Carmine, striped with white; centre whitish; imbricated.
Fine red; striped and spotted with white.
Deep carmine, passing into white towards the edge; irregular habit.
Deep red, spotted and striped with white; imbricated.
Dark purple, bluish, veined, each petal having a white stripe, spotted with red; large and perfect habit; imbricated; about the finest Camellia; excellent.
Deep red, each petal with a white middle stripe; imbricated; very fine.
Cherry red; centre rose striped with white; very good.
Deep red; petals lighter towards the edge, bound with white; large; imbricated.
Deep red, bound with white; then rose with white edging; perfect habit.
Beautiful red, striped with white; very fine.
[We are obliged to Mr. Carmiencke for having perfected his article on the Camellia with a descriptive list of the leading varieties. There are a few which we should have added to it; but it is an excellent one as it is. - Ed].
Few plants are more beautiful in flower and foliage, none more universally admired, and perhaps none more easily managed by the gardener or owner of a greenhouse for their occupation; but as window or family house-room plants, they rarely furnish blooms, and are not de-sirable. A moist humid air is requisite to their perfect blooming, and that is rarely obtained in a living-room.
Any Camellias, in tubs or pots in which the soil is sour and roots poor, may be shaken out after flowering, and repotted into clean pots, with good drainage, and placed in a warm, shady part of the house, to be syringed frequently and kept rather dry at the roots until growing freely; they will usually make good growth and flower well the following season; but as a rule, it is preferable to pot Camellias as soon as the buds are set; but in the case of unhealthy specimens, the season is then lost; any plants grown too large, or out of shape, may be cut in as soon as the flowers are over; in fact, no plant stands cutting better than the Camellia, and it is necessary to use the knife freely when plants are in full vigor.
If any late-blooming Camellias or Azaleas have been allowed to assume a loose, straggling growth, these plants should be cut into shape at once, and remain inside until later in the season. Allow the young shoots to start before shaking out and repotting. In some cases such plants are better potted into smaller sized pots, after reducing the ball of soil carefully, without destroying the roots; and Azaleas in very large pots may have the bail reduced by cutting the sides away until it can be potted in the same size again, with sufficient fresh soil between the roots and pot to give it a fresh start. Sueh plants require keeping at the close end of the house, be frequently syringed and carefully watered, for if it gets too wet or very dry, the plants will be sure to die. In potting all large plants, but especially such fine-rooted things as Azaleas, be careful to make the Boil very firm from the bottom to the top, and leave the soil a trifle higher round the sides of the pot than in the middle. The fresh soil will sink a little, and also be washed away to some extent in the most careful watering; it also turns the water to the old ball full of roots which is sure to get dry first.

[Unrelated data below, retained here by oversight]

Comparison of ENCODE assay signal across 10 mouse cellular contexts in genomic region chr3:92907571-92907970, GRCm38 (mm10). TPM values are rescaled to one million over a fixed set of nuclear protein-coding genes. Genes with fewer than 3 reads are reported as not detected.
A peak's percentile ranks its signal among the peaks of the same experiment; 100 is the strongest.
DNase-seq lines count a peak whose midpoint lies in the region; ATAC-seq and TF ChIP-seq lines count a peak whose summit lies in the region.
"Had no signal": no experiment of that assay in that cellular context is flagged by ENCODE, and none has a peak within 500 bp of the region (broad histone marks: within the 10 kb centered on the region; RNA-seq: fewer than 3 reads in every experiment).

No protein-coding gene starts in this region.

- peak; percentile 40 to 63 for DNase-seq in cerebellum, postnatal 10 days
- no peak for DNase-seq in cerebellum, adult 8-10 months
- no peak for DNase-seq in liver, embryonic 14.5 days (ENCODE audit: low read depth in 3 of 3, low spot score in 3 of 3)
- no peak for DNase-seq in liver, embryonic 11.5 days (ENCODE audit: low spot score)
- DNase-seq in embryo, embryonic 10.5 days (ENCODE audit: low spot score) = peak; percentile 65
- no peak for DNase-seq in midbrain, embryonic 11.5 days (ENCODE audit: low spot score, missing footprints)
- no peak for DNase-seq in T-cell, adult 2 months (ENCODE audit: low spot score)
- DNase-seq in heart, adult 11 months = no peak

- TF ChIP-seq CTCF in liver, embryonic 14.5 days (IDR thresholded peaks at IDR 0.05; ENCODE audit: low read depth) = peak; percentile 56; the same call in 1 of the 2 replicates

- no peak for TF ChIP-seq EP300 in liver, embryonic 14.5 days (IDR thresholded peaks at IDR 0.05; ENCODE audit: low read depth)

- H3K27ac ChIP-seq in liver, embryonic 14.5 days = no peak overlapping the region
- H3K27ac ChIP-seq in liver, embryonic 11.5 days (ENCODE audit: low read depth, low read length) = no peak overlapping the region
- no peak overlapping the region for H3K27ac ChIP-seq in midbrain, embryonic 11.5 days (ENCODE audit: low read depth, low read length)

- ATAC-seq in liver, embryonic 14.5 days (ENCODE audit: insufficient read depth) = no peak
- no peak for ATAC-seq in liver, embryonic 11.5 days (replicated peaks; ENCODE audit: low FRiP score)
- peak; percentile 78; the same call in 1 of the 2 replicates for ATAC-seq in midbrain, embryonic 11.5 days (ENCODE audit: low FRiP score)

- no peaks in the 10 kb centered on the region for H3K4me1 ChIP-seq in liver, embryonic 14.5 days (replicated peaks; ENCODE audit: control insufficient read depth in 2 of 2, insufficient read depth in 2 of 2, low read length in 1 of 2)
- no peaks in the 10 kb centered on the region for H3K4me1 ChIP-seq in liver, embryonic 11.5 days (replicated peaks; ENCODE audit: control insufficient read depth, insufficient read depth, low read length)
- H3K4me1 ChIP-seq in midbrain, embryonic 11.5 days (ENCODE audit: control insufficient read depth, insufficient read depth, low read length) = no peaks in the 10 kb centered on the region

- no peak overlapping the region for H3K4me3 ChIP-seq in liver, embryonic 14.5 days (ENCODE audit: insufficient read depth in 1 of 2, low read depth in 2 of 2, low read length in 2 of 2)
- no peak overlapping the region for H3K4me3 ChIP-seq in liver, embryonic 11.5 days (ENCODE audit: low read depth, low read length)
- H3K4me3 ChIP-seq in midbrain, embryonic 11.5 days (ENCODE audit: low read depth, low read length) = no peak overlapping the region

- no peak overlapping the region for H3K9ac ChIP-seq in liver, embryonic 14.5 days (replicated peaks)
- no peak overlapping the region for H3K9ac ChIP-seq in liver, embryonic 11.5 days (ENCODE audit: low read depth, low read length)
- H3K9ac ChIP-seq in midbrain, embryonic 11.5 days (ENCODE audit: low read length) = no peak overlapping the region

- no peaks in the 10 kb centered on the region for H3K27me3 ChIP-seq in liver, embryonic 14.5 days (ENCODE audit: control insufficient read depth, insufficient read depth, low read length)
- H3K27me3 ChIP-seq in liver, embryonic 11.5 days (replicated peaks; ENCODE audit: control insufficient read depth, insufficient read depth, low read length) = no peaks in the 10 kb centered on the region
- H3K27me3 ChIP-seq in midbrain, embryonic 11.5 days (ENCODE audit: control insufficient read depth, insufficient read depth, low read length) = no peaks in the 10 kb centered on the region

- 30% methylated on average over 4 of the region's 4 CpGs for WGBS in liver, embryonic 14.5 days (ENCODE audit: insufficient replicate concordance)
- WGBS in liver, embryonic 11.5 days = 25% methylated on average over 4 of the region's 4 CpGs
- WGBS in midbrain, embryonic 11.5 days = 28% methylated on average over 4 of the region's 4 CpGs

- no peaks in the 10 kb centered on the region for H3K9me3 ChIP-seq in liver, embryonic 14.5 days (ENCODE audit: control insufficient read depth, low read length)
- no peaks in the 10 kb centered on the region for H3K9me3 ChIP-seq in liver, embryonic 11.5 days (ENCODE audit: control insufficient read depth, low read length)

Never fill large-sized pots within one or two inches of the surface; this is required to hold water.
Gloxinias will be now growing fast, the early plants commencing to flower. Give them occasionally weak manure water, and shade from bright sun. Later plants will require larger pots. These plants flower finely in a warm greenhouse, if not exposed to drying draughts of air; the flowers also last longer when cut than when grown in a hot, close house. Achimenes, in pots and baskets, will be in full flower. Give abundance of water, and slight shade from full sun. Any late plants which have not been already divided, should be done at once; these will flower much later than the early started ones, often lasting until October.